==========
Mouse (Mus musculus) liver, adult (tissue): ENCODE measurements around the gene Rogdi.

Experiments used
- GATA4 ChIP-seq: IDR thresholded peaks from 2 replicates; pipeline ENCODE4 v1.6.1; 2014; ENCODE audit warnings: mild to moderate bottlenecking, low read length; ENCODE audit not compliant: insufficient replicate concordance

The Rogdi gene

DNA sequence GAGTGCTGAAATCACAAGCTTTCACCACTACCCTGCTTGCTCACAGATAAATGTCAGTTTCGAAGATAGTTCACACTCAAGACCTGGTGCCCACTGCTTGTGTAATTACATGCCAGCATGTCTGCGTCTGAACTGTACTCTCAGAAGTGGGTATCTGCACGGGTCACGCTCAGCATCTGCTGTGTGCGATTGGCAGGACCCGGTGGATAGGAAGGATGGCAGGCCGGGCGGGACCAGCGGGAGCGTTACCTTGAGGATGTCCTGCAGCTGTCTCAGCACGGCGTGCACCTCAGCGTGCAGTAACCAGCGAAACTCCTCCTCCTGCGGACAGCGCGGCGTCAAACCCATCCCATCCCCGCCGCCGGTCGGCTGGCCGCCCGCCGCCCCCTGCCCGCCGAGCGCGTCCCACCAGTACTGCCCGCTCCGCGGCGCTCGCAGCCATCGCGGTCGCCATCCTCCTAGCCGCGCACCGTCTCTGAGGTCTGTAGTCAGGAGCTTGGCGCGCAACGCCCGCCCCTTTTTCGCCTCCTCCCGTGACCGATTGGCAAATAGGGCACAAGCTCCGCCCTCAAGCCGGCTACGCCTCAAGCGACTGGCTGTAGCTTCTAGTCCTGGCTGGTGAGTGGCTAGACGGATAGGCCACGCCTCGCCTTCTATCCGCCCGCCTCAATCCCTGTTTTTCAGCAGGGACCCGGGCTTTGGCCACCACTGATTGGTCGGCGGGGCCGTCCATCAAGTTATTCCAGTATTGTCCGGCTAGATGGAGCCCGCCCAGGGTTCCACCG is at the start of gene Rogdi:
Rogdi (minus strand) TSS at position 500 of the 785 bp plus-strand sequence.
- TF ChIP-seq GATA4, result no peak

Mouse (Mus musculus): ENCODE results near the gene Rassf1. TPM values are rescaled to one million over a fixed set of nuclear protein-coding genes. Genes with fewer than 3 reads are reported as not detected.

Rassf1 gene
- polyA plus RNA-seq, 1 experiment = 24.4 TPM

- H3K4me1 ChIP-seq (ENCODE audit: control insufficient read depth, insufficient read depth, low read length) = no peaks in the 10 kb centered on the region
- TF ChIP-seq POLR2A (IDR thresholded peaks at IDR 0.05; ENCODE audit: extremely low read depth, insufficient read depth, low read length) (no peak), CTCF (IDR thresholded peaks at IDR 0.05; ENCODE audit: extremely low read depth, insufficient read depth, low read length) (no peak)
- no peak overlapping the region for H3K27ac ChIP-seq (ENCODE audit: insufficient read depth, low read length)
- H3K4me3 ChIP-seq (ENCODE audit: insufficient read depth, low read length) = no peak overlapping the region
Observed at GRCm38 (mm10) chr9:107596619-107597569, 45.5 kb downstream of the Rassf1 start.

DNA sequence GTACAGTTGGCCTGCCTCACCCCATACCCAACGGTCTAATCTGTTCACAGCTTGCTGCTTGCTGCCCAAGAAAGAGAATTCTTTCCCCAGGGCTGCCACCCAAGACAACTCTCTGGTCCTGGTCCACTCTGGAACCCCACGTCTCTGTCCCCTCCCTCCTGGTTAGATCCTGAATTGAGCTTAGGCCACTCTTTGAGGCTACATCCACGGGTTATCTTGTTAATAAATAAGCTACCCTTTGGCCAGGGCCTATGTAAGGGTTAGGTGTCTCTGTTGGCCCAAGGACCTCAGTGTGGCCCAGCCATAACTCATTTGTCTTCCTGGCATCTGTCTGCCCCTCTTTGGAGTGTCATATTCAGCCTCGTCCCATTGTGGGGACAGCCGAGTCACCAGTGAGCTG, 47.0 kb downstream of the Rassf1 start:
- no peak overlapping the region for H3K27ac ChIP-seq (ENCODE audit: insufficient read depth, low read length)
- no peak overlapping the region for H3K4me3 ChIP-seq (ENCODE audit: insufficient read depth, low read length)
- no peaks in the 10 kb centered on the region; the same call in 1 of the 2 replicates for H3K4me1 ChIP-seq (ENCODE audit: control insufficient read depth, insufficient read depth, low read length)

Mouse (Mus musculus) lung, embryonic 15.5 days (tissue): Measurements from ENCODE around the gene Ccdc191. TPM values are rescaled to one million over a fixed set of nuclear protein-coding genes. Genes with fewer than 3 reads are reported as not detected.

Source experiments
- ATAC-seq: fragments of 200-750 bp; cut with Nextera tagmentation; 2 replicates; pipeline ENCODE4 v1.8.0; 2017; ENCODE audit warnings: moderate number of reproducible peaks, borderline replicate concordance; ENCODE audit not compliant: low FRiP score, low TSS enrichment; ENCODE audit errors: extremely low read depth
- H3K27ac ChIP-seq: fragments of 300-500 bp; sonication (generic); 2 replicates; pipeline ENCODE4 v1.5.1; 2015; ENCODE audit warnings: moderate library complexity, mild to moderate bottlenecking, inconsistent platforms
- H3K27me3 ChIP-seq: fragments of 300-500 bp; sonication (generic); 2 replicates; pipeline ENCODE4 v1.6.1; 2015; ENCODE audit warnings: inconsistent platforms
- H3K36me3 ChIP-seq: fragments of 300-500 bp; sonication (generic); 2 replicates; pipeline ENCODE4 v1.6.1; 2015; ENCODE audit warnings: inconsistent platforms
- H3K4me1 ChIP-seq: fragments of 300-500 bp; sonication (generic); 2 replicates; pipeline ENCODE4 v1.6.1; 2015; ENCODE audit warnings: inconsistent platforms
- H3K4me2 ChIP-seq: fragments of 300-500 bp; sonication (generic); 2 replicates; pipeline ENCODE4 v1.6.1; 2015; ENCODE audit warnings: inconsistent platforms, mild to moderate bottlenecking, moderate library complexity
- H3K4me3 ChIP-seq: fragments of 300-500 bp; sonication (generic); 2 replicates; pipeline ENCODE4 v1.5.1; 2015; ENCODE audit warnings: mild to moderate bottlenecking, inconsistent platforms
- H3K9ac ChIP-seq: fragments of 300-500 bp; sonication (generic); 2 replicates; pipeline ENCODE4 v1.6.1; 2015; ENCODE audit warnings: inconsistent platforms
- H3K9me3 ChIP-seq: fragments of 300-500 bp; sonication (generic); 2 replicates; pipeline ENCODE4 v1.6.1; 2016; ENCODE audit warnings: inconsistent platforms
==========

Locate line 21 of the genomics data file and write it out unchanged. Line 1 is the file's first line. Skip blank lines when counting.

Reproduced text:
Source experiments